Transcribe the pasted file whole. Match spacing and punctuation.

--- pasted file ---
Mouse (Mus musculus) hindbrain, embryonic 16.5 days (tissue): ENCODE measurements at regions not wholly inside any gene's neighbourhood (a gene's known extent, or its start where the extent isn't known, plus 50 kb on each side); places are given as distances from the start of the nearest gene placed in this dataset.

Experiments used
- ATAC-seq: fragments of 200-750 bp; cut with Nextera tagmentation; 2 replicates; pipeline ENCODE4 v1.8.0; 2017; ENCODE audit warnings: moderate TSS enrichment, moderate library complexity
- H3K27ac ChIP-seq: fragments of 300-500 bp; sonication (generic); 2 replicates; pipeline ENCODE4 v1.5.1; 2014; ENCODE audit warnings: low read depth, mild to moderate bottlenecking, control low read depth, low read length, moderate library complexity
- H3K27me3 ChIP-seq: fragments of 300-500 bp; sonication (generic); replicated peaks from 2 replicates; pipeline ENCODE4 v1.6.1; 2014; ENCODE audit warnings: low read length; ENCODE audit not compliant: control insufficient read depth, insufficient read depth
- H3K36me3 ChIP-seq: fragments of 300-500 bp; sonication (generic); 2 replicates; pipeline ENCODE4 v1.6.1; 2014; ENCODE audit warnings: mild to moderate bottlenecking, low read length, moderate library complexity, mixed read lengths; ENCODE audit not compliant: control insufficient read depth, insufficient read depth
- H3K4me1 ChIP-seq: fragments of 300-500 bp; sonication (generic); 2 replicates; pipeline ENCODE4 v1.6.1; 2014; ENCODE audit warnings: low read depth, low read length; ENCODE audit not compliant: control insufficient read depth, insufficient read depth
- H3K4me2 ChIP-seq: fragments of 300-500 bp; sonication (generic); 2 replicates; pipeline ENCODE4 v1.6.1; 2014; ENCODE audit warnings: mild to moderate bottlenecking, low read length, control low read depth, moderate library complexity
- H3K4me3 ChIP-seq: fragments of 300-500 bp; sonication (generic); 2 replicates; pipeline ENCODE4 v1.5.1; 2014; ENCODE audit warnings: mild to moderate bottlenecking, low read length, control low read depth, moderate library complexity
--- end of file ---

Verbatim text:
Mouse (Mus musculus) hindbrain, embryonic 16.5 days (tissue): ENCODE measurements at regions not wholly inside any gene's neighbourhood (a gene's known extent, or its start where the extent isn't known, plus 50 kb on each side); places are given as distances from the start of the nearest gene placed in this dataset.

Experiments used
- ATAC-seq: fragments of 200-750 bp; cut with Nextera tagmentation; 2 replicates; pipeline ENCODE4 v1.8.0; 2017; ENCODE audit warnings: moderate TSS enrichment, moderate library complexity
- H3K27ac ChIP-seq: fragments of 300-500 bp; sonication (generic); 2 replicates; pipeline ENCODE4 v1.5.1; 2014; ENCODE audit warnings: low read depth, mild to moderate bottlenecking, control low read depth, low read length, moderate library complexity
- H3K27me3 ChIP-seq: fragments of 300-500 bp; sonication (generic); replicated peaks from 2 replicates; pipeline ENCODE4 v1.6.1; 2014; ENCODE audit warnings: low read length; ENCODE audit not compliant: control insufficient read depth, insufficient read depth
- H3K36me3 ChIP-seq: fragments of 300-500 bp; sonication (generic); 2 replicates; pipeline ENCODE4 v1.6.1; 2014; ENCODE audit warnings: mild to moderate bottlenecking, low read length, moderate library complexity, mixed read lengths; ENCODE audit not compliant: control insufficient read depth, insufficient read depth
- H3K4me1 ChIP-seq: fragments of 300-500 bp; sonication (generic); 2 replicates; pipeline ENCODE4 v1.6.1; 2014; ENCODE audit warnings: low read depth, low read length; ENCODE audit not compliant: control insufficient read depth, insufficient read depth
- H3K4me2 ChIP-seq: fragments of 300-500 bp; sonication (generic); 2 replicates; pipeline ENCODE4 v1.6.1; 2014; ENCODE audit warnings: mild to moderate bottlenecking, low read length, control low read depth, moderate library complexity
- H3K4me3 ChIP-seq: fragments of 300-500 bp; sonication (generic); 2 replicates; pipeline ENCODE4 v1.5.1; 2014; ENCODE audit warnings: mild to moderate bottlenecking, low read length, control low read depth, moderate library complexity